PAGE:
George Cruikshank

Robert Cruikshank (I.R. Cruikshank)

Robert Cruikshank (known professionally as I.R. Cruikshank) was the older brother of George Cruikshank and the son of Isaac Cruikshank. Although a talented caricaturist and illustrator in his own right, Robert Cruikshank lived his life in the shadow of his older brother. An alcoholic, Robert lived a hard scrabble life typical of the gin addicts of the time.

He had initially rejected the artistic profession picked out for him by his father Isaac Cruikshank and had gone to sea when he was not even a teenager, serving as a midshipman on a British vessel sailing to India. A dispute with his captains resulted in young Robert Cruikshank being marooned on the remote island of St. Helena, where he remained for several years. In the meantime, his family mourned his passing, as they believed that he had been lost at sea.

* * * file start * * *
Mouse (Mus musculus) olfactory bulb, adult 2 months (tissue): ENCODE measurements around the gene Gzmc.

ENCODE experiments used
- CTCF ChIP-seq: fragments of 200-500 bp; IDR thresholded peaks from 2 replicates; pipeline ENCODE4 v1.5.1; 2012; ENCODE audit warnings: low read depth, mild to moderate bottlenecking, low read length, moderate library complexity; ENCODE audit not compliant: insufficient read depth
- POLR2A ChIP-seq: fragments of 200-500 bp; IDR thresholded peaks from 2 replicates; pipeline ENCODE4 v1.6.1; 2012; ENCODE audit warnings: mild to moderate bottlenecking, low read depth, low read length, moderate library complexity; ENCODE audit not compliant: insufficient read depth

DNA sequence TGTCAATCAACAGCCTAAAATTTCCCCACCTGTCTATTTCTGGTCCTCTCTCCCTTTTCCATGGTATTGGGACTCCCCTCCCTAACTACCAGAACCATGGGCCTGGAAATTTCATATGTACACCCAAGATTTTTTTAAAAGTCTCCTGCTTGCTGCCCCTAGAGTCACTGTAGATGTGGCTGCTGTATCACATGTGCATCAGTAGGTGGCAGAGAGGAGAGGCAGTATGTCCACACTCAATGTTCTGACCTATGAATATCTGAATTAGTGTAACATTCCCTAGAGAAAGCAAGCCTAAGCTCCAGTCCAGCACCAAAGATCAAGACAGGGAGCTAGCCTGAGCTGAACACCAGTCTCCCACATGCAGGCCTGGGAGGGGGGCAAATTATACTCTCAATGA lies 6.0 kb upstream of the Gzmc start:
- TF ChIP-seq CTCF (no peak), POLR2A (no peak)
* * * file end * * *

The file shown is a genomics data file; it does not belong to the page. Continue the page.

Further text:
Robert Cruikshank was eventually able to book passage back home to England and then gave up on being a merchant seaman. He joined his brother George in the family business of drawing caricatures for sale. He often collaborated with George but also created satirical drawings on his own. It is perhaps an indication of the extent that Robert was in his brother's artistic shadow, that Robert would often illustrate less successful sequels of books and collections of satirical miscellany that his brother George Cruikshank had put out first. For example, George Cruikshank illustrated a book called Points of Humour and Robert Cruikshank illustrated a follow up called Points of Misery.

Robert Cruikshank was never as successful as his brother, either commercially or artistically. He was a pathetic alcoholic and eventually the disease led to a physical decline and to Robert's death. His brother George despised alcohol because of what it had done to his brother and devoted himself to campaigning in favor of temperance. Despite his relative lack of success, Robert Cruikshank is now known as a pioneer of today's comic and illustrated novels: he developed the use of story lines that spanned several drawings, and the use of speech bubbles which are now ubiquitous, but which were ground breaking at the time.